TCB FITNESS: Family Fitness Featured In The March 19th St Albert Gazette!

The family that presses together …

Arth family improves health through group workouts

By: Amy Crofts

 

Arthgazette

Most families socialize around the kitchen table. The Arths do it in the weight room.Every Monday and Wednesday, the family members take their spots on the circuit at TCB Fitness, a small gym in Edmonton’s west end. The group includes father Brad, mother Carol, son Bradyn and his wife Sarah.

Personal trainer and gym owner Andy Lewis pushes the St. Albert family through a gruelling 45-minute workout that targets their whole body.

“We don’t have leg day or chest day. The body is always used as a whole unit,” he says, adding the exercises can be adapted to the family’s individual fitness levels.

Wednesday’s workout consists of 40-second rounds of high-intensity intervals including SandBells to increase core and trunk stability, Kettlebell shoulder presses to develop deltoids and pull-ups on a TRX suspension apparatus to work arm and back muscles.

The gym is quiet, with each person focusing on his or her respective exercises, with the exception of some grunts and complaints.

“This sucks,” says Carol, 52, as she clambers through the “balloon station.” The goal is to keep a balloon up in the air by slapping it with your arms, while maintaining a plank position.

“I know!” commiserates another Arth.

Some days are filled with more chatter than others depending on how tired everyone is, says Lewis, noting he modifies the workouts depending on who can make it that day.

“We come to exercise, but we come to see each other too,” says Carol.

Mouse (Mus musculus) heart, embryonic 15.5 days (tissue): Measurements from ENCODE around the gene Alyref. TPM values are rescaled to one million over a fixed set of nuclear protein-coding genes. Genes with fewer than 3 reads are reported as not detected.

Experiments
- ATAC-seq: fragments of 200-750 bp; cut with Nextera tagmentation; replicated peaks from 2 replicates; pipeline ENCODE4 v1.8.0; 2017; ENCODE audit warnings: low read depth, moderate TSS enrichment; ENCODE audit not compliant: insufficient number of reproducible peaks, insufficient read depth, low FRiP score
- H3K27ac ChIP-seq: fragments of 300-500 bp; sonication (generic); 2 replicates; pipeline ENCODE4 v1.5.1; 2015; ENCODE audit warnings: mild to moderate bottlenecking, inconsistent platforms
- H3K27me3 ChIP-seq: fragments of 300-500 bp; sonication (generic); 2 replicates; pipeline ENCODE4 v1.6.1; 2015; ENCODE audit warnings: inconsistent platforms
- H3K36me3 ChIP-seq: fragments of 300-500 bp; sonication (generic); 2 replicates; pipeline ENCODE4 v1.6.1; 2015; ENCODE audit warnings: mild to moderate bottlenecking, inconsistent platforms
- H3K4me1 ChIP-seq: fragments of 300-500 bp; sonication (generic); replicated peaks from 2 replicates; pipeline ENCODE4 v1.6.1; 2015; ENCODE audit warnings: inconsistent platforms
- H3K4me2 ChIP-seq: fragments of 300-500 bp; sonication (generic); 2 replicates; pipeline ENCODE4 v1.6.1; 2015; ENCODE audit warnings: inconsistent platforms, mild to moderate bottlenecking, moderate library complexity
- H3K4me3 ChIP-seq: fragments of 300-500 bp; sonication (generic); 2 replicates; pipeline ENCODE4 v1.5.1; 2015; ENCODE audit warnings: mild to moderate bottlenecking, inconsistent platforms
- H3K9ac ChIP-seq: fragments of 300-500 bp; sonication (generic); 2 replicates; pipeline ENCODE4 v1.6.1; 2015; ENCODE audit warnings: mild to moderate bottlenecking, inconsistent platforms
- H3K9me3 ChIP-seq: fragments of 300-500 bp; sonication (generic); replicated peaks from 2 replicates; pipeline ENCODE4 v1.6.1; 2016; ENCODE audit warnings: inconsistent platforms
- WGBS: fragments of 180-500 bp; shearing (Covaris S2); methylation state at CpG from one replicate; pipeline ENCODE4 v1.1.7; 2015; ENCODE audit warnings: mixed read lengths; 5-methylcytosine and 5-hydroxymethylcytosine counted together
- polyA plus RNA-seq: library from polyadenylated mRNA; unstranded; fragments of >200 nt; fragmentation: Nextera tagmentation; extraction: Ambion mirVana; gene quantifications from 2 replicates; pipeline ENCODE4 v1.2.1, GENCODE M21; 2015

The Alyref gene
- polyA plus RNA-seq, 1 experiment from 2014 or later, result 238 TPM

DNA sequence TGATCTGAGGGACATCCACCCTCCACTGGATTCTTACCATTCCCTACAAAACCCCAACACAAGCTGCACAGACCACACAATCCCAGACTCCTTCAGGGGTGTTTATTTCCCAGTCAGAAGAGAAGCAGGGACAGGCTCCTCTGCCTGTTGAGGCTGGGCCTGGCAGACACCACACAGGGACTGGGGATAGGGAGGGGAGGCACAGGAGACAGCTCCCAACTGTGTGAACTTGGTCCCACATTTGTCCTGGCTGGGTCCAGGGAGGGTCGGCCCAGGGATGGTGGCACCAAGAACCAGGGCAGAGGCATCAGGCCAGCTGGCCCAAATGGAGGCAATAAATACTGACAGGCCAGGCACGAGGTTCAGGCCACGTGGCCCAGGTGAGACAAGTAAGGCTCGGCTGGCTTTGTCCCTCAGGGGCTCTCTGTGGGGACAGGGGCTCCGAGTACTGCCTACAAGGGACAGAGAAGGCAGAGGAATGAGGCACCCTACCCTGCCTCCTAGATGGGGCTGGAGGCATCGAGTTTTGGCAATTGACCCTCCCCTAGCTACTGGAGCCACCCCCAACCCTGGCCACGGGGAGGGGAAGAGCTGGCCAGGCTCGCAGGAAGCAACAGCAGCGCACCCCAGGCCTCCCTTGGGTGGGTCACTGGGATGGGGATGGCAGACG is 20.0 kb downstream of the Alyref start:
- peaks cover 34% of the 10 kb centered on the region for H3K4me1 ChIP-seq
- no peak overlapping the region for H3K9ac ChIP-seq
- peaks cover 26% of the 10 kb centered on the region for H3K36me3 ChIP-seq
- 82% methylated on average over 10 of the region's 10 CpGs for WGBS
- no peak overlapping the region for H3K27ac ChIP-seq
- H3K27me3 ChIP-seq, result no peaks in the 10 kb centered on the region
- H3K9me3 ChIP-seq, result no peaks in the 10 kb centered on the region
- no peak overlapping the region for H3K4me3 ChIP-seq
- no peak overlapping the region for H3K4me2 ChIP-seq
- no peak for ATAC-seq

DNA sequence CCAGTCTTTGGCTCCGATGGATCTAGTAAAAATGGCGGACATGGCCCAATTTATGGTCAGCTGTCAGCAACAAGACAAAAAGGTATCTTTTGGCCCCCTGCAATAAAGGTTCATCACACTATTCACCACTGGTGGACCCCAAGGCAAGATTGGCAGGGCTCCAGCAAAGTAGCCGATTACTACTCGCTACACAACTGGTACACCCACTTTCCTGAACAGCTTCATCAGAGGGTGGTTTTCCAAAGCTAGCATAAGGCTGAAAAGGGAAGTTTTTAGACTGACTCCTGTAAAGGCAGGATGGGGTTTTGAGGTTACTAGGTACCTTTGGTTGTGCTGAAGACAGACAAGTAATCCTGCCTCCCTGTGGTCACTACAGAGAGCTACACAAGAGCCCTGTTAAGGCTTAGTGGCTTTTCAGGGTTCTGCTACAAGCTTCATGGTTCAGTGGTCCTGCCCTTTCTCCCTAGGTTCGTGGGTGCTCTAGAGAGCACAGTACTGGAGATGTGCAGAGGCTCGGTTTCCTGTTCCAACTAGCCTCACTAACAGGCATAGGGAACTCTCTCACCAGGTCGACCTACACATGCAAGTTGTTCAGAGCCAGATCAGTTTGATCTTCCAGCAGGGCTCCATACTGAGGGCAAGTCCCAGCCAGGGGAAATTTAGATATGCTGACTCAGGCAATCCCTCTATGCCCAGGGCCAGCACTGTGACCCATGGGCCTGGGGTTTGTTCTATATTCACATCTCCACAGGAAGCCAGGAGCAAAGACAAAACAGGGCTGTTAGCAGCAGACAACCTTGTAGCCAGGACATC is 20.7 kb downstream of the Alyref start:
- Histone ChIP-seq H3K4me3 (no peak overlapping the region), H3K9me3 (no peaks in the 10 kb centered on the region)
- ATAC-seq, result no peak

The Arths began working out together last year in preparation for Bradyn and Sarah’s wedding. They have now adopted it as part of a healthy lifestyle.

It would be easy to get into a routine of staying at home and watching TV after work, says 25-year-old Bradyn, but his family is the motivating factor behind making exercise a regular activity.

“It helps to know that Andy is waiting here. It keeps me accountable,” he says.

Working out with another person – whether it is a personal trainer, fitness partner or a group – gives you inspiration and security that you’re not on the road alone, says Lewis.

Scientific literature on exercise and human behaviour indicates that lack of a workout partner is one of the main barriers to exercise. Lack of motivation, time and access to fitness facilities or equipment are also factors.

St. Albert resident Debbie Morrison completes one-hour personal training sessions back-to-back with her partner twice per week.

While she is cooling down and he is warming up, they talk about how their workouts went and how they are progressing to their respective goals.

Morrison says having support for each other is important.

“It makes a workout so much more meaningful when you’re doing it with someone who is interested and knows what you’re talking about.”

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